Sunday, December 14, 2014

France Sud 1813

The British are pushing north from the Pyrenees, and Marshal Soult has decided to show Wellington that the French are not yet beaten! He has ordered General Foy's division south in a limited counter-attack to slow down the British advance guard.

The battlefield , viewed from the south
The terrain consisted mainly of hills on the southern side leading into more wooded areas to the north. A river, which was broadly fordable, meandered east-to-west. The main roads led to the farm complex of Rousseau in the west and the hamlet of Bouvoir further east.

Unusually for such a small battle, it lasted for two days of (relaxed!) gaming; Paul J commanded the French initially but was replaced by Andrew on the second day, aided on both days by Geoff's tenacious actions around Rousseau. Ross commanded the British main force and was aided by Paul C on the right. Jim turned up on the second day just in time to take on a French command once victory seemed inevitable! Thanks to all for - as ever - a most enjoyable game.

The forces which clashed were similar in strength. General Foy's division was superior in artillery (with a battery each of Heavy, Medium and Horse against Wellington's two RHA troops) while the British had a cavalry superiority (including a heavy regiment of dragoons). The British were boosted by the fortuitous presence of Wellington himself at the head of his men.

Gen. Bachelau's veterans lead the French advance in the centre...
... while Gen. Margaron's conscripts arrive on the left, supported by heavy guns
The French advanced from the north-east, while the British arrived from several points in the south.

A British brigade arrives in the east,  supported by cavalry...
... while the main force advances further west
As the forces sighted each other, extensive repositioning was observed in the British lines. The French moved to counter this, and for several tiring hours the troops on both sides matched to and fro, with both sides looking for an advantage while they probed the state of the river. At an early stage though the French cavalry brigade, supported by its horse battery, made a determined advance across the river to secure Rousseau.
The French seize Rousseau
Eventually, a strong British push from the south-west began to build against Rousseau. 
The pressure builds
As opposing horse artillery began something of a duel along the road, British riflemen pushed forwards. This was too much for the French cavalry to watch idly, and a regiment of hussars galloped forward to chase them off - receiving a galling and effective volley into the flank from a British line regiment which formed on the hills above them.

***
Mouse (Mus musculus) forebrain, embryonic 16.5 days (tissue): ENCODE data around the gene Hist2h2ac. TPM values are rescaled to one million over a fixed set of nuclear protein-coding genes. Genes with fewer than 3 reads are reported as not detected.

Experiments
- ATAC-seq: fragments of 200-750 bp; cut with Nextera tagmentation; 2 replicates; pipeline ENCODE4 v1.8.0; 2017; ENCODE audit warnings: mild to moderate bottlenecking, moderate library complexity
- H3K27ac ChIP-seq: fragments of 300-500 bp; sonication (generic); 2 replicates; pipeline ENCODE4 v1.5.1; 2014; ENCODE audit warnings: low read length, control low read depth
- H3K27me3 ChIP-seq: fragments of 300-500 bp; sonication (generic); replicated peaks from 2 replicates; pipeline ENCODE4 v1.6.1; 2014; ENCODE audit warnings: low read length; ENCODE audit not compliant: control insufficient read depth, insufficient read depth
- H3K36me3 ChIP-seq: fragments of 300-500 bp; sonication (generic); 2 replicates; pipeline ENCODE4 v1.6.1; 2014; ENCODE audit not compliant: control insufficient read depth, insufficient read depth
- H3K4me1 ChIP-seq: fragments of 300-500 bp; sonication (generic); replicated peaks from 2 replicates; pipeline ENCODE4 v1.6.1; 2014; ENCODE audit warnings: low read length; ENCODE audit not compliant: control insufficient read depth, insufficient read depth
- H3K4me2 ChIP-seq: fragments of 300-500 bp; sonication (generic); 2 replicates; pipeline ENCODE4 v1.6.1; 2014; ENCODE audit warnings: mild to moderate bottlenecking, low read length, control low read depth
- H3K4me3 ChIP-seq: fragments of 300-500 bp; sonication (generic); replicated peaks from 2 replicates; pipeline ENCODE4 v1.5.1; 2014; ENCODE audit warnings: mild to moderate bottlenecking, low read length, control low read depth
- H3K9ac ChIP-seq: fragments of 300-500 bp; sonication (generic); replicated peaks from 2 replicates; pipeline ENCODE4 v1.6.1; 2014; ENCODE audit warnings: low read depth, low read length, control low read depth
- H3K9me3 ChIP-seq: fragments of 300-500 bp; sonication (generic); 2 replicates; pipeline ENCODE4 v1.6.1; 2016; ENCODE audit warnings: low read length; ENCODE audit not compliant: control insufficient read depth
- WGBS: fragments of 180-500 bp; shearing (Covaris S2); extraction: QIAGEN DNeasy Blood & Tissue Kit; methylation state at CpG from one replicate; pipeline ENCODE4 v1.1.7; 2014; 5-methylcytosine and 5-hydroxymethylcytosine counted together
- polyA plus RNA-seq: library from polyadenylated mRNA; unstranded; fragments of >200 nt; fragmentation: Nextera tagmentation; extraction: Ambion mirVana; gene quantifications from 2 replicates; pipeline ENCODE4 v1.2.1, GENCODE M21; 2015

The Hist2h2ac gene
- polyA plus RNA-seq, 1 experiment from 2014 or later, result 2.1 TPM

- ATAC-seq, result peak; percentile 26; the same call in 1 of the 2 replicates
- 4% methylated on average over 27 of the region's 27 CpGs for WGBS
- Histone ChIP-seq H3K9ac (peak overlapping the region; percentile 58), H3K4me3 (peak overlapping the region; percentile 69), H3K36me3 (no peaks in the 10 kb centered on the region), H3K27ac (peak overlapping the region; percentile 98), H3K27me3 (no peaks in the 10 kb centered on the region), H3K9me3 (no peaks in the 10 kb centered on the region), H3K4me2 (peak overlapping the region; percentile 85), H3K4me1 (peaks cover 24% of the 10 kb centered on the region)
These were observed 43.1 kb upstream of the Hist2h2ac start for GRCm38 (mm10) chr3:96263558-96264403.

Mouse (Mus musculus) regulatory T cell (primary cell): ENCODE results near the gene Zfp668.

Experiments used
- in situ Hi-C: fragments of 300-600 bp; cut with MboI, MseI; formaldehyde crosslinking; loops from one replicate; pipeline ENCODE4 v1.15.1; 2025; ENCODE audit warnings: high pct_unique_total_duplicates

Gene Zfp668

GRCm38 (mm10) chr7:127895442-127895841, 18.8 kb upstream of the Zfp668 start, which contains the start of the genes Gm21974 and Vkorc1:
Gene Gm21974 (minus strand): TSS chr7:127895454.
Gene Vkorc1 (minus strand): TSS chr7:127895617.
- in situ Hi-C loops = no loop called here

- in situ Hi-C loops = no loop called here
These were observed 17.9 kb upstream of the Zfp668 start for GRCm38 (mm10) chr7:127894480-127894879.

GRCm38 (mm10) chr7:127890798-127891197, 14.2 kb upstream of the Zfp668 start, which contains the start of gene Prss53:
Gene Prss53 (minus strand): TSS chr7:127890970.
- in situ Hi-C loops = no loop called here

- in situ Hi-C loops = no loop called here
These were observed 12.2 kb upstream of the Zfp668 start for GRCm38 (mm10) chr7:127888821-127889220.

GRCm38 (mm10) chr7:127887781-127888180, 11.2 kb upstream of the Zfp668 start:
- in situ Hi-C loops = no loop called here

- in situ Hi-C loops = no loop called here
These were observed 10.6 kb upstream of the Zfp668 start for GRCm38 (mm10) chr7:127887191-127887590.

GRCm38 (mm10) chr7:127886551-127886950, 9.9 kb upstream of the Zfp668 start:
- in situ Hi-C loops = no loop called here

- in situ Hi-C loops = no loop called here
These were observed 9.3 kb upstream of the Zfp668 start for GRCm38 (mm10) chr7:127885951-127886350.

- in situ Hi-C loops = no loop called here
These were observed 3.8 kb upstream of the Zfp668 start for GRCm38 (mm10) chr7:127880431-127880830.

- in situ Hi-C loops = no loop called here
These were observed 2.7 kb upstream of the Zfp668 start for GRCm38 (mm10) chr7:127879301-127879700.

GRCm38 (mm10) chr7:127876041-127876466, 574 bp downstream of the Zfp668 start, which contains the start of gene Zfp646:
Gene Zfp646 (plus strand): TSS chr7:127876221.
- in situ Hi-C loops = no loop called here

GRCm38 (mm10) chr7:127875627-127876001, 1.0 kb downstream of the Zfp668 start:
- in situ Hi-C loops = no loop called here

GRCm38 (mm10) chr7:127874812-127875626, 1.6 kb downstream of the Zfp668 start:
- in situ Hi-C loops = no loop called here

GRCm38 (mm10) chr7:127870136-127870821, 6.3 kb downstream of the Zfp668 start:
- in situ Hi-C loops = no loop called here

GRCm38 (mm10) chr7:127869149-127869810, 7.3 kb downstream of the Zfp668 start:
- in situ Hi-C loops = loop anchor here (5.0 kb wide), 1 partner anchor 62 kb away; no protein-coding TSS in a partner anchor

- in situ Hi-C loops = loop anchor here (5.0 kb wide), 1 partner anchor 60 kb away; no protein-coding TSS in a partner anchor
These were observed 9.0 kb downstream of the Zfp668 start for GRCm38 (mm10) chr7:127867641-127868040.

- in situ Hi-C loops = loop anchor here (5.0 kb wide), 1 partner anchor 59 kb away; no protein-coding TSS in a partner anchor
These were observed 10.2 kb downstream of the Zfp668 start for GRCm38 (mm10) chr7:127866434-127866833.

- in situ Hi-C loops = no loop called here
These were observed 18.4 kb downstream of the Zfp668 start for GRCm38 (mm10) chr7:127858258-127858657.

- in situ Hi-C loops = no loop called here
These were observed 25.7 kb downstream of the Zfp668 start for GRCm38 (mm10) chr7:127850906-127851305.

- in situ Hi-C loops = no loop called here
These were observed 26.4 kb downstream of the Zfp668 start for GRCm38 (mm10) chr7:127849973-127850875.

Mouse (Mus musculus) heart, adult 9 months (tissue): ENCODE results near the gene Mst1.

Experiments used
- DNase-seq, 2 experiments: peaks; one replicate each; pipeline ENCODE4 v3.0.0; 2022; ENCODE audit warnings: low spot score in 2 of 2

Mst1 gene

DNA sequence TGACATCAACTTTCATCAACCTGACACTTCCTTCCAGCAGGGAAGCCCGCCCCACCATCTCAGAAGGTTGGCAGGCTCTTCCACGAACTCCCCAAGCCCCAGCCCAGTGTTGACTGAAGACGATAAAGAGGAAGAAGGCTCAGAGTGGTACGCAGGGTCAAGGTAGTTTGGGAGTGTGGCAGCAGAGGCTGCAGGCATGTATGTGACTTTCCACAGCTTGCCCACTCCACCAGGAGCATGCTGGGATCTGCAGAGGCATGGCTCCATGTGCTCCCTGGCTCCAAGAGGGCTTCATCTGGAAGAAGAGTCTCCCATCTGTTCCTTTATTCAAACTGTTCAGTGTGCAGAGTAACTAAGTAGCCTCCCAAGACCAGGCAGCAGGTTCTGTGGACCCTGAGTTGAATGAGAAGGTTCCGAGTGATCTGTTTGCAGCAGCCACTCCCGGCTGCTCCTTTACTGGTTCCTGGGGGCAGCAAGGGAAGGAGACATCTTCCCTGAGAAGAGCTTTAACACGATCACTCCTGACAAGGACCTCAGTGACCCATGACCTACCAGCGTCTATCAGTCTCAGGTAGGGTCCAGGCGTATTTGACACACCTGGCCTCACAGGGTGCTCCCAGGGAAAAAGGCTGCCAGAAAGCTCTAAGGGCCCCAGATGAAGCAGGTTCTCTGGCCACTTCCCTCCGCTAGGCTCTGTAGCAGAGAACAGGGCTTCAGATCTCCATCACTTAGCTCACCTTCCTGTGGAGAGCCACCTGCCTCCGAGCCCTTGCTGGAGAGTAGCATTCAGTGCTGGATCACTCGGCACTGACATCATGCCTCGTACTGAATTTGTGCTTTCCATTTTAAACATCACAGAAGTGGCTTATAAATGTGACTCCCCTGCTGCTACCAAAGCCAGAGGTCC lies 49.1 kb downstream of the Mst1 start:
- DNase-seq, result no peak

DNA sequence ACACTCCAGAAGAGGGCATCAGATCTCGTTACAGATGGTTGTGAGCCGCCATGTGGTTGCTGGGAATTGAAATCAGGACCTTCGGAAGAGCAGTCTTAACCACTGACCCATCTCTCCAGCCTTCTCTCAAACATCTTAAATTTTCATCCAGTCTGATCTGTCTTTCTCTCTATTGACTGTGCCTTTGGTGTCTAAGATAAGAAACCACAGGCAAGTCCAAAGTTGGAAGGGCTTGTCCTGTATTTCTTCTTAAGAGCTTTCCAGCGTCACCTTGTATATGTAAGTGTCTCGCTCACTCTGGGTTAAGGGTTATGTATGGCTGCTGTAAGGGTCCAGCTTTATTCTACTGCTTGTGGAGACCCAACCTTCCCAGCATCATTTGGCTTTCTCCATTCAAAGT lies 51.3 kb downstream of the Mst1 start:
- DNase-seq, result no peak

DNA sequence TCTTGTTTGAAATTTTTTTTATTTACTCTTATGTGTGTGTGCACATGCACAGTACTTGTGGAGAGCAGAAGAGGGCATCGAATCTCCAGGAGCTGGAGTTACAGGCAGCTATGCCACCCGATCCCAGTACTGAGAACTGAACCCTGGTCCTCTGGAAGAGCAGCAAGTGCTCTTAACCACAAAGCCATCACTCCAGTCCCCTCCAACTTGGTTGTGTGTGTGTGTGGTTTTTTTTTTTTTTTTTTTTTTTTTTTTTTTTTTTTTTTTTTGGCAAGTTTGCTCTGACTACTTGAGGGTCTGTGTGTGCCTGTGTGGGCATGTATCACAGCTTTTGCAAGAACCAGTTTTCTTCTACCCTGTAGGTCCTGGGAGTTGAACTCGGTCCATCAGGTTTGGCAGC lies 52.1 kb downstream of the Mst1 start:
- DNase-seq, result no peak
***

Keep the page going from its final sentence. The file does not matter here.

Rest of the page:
French hussars demonstrate their elan - and the British demonstrate their firepower
 As Wellington sent more and more forces in that direction, it became clearer that there was little British appetite for a full engagement in the centre and Foy brought Gen. Bachelau's veteran brigade forward into was was becoming a gap, to support his right flank with a counter-attack.

Meanwhile, the French cavalry brigade made a pre-emptive strke against the Dragoons leading the British cavalry force forward, inflicting significant casualties and breaking it before withdrawing. This also caused something of a hiatus in the main British advance, with the infantry shaking out into formations better prepared to receive cavalry before continuing.
An impressive display of drill from the redcoats
The strong British advance forced the French to fall back on Rousseau, and a determined assault then bundled the defenders back across the river.

Rousseau falls
However, this proved to be the high-tide mark for the British advance. Aggressive action by the French cavalry further east - and in particular their horse gunners, who advanced fearlessly to pour in canister - blunted the British advance. As Foy's counter-attack in the centre gained momentum, Wellington's troops began to falter, and his earlier decision to attempt a limited advance on his right deprived him of a reserve he most desperately needed to face it.
The British right flank - the missing brigade!
Out on the right, a smaller but entirely separate battle was raging. A sudden and perfectly-timed assault had hit the unprepared British brigade as it climbed the hills, and broken two battalions. The whole brigade, along with its supporting RHA guns, had to run back half a mile before outdistancing their pursuers and reforming. As the afternoon wore on, it became clear that they were now simply too far from the action on the opposite flank to have any hope of influencing the outcome of the battle. Their return to order and determined advance back into action was a model of drill and a credit to the army, but their absence proved critical. 

In the centre and left, the inexorable pressure took its inevitable effect, as British infantry felt the repeated whiff of French grapeshot. Lacking a reserve to plug the gap, a British withdrawal became inevitable and Wellington was obliged to yield the field.
Wellington seeks shelter with the remnants of his centre, as those cursed horse guns press forward yet again
General Foy's dispatch to his Marshal that night raised the spirits of Frenchmen throughout the country - Wellington had been taught a bloody lesson!

Vive L'Empereur!